Five police dogs have been injured as they have undertaken their duties in dealing with the unrest. Linpol Luke, also known as Obi, sustained a serious head injury from a thrown brick and requires further treatment. Marshfield Mia was injured after being hit by a thrown bottle. Both dogs were injured on duty on Sunday. On Monday, Minstrel Blaze, Quirk Ruby and Zach all sustained injuries, including broken teeth and cuts from thrown missiles, police sources stated.
keeping London safe, according to an MPS statement.
The British Prime Minister, David Cameron, promised more stringent anti-rioting procedures would be used by police officers if the indiscriminate violence continued.
During a televised briefing, PM Cameron described what he termed the "sickening scenes" caused by the rioters. He said the violent uprising was "criminality pure and simple."
The Prime Minister, who chaired a meeting of the national disaster management committee, known as the "Cobra Committee," at his Downing Street office, also said he would recall the Parliament from its summer recess on Thursday, so that he could make a statement regarding the rioting.
All leave for police and security personnel was canceled, according to Cameron, who pledged to bring in reinforcements from around the country. Ten thousand extra police officers are expected to be deployed in London, bringing the total number to 16,000.
There was even talk of using the British military should the rioting become more deadly and destructive. The British army is well-known for its counterinsurgency tactics and its ability at waging urban warfare, said the MPS source. But that would be a last resort scenario, he added.*******
Personal responsibility and community responsibility have been replaced by state responsibility
Dr. Ileana Johnson Paugh
Thursday, August 18, 2011
I was pondering the recent riots in London. The British media agreed that the random looting of sporting goods and electronics stores was not an indication of deeper discontent born of poverty, social exclusion, or poor education.
Some of those arrested were middle class or upper middle class young people who took the opportunity to commit crimes, burning and looting, thumping their noses at authority, knowing that the police would be slow to respond or not respond at all. The law is lax and police do not carry guns.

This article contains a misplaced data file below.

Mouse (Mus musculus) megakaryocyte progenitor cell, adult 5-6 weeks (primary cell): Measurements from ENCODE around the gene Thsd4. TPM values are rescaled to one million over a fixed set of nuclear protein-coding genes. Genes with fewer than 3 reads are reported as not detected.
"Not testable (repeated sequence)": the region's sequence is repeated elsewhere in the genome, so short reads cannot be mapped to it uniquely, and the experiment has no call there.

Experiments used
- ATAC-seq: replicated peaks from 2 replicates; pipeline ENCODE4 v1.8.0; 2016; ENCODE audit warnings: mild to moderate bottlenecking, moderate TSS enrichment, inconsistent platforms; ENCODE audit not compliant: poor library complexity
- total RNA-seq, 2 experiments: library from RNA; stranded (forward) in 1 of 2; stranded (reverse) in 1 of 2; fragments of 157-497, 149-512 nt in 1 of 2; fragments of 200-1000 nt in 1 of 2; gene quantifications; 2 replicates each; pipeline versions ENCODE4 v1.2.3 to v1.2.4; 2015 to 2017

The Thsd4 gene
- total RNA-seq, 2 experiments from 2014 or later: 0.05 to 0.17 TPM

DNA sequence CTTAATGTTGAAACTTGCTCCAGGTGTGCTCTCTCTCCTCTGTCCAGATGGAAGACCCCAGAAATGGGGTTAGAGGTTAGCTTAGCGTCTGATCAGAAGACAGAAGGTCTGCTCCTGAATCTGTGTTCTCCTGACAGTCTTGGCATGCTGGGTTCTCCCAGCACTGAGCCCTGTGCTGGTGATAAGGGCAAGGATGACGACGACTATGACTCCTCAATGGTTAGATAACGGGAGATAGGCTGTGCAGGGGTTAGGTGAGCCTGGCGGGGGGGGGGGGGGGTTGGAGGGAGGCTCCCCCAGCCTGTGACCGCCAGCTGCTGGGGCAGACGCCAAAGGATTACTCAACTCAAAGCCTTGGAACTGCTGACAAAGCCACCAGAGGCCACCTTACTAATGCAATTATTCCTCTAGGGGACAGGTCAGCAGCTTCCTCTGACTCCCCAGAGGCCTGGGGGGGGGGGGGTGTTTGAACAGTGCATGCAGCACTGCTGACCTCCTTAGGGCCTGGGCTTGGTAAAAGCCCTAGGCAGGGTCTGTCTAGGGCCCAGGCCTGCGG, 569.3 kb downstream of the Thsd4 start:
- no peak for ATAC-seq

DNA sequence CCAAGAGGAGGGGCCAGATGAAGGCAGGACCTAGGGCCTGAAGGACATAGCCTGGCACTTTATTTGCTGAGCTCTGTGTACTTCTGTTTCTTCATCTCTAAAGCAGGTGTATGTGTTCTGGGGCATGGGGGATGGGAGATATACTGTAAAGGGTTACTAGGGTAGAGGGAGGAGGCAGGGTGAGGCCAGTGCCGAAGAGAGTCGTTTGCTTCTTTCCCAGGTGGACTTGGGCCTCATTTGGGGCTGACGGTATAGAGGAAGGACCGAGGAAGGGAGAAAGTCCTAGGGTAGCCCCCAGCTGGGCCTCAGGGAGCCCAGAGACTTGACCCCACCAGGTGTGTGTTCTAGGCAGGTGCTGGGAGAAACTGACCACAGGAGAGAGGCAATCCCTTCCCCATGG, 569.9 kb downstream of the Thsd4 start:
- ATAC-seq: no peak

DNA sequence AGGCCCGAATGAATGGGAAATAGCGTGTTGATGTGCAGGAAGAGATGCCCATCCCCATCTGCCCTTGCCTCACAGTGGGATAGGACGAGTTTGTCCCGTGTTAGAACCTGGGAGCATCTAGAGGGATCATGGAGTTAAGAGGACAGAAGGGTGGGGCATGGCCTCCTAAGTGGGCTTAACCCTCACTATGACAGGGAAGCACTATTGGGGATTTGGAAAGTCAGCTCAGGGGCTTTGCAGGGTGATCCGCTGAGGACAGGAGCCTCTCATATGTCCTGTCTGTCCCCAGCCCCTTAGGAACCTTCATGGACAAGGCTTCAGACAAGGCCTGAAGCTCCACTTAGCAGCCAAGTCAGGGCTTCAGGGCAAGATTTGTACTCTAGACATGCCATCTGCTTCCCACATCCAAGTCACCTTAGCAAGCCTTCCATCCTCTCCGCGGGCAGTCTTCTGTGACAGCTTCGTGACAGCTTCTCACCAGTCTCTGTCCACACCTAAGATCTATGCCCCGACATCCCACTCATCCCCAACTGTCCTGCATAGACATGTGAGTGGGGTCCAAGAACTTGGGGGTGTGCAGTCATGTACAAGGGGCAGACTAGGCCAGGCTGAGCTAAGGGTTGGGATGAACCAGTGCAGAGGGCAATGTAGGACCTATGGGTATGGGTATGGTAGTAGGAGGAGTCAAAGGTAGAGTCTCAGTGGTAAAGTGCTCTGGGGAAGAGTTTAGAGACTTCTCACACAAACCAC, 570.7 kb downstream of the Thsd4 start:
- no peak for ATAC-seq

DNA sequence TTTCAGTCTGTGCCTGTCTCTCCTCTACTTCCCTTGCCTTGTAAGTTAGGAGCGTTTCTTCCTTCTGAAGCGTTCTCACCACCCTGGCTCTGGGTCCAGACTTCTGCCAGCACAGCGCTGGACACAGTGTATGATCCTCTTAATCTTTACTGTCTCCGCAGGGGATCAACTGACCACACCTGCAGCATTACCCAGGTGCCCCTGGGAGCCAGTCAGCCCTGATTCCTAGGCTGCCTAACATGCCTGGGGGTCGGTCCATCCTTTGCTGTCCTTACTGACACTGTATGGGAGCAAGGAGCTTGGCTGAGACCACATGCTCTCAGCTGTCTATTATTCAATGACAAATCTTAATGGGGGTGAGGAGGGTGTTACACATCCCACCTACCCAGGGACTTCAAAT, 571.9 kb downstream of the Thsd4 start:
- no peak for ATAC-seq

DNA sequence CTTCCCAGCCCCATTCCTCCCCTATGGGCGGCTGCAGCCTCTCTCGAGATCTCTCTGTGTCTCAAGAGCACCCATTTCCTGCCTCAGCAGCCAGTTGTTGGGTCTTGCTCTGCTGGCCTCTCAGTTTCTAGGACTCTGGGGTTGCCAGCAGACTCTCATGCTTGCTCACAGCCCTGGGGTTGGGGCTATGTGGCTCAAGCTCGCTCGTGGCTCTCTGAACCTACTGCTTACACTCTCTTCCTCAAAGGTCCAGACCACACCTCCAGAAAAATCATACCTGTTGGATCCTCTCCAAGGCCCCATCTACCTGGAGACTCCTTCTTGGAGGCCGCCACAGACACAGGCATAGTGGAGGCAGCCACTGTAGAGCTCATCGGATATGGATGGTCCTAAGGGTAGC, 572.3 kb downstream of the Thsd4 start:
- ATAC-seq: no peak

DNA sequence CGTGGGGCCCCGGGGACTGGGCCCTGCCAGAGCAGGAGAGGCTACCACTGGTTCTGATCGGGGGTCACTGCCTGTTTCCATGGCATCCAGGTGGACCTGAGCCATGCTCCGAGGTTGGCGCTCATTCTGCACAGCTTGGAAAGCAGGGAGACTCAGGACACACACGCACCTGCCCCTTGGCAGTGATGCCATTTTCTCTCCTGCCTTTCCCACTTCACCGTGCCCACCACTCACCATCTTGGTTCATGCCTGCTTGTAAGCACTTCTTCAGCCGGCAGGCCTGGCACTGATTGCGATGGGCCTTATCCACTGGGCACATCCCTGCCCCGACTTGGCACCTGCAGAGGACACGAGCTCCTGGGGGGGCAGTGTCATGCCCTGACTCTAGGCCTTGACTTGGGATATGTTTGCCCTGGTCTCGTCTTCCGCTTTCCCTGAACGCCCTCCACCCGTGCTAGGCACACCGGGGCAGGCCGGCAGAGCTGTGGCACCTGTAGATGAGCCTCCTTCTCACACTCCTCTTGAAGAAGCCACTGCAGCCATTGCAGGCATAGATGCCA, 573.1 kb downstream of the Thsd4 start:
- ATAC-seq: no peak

Some journalists believed that the left had encouraged “posh” youth to riot against the student fees. When poorer kids joined in, the media was appalled. When the government pays upwards of $80,000 for the education of young people who remain idle after graduation because self-responsibility and self-reliance are not part of the nanny state culture, why are we surprised that criminality, drugs, idleness, and sloth are the results?
Shaun Bailey of the Guardian says, “Personal responsibility and community responsibility have been replaced by state responsibility.” The expensive education they have received has prepared them for very little. If they were inclined to labor, the lack of work ethic would not be worth the headache and cost to an employer. “Much of the unskilled work is done by foreigners, while an indigenous class of permanently unemployed is being subsidized.”
Immoral and amoral lifestyles of British youth are driven by the drug pop culture of the likes of Amy Winehouse, who went to an early grave living and singing about the dangerous drug and alcohol addiction that permeated every note of her music. She was the youth role model. Every magazine turned her into a hero after her death.
Sticking it to the rich, Unions, Wisconsin
“Sticking it to the rich” was expressed by smashing storefronts, destroying property, looting, setting fire to homes and businesses that took generations to build with hard work and perseverance. The opportunity to destroy was intoxicating to the drug-addled youth. Who is responsible for the behavior of these young people? Why have parents abdicated their responsibility to the nanny state?
Last week, I came across a full-page article in the Washington Post written by David S. Meyer, professor of Sociology and Political Science at the University of California at Irvine. The title and subtitle were both provocative and shocking, “Americans are angry. So where are the protests?” “London burns. Why not D.C.?”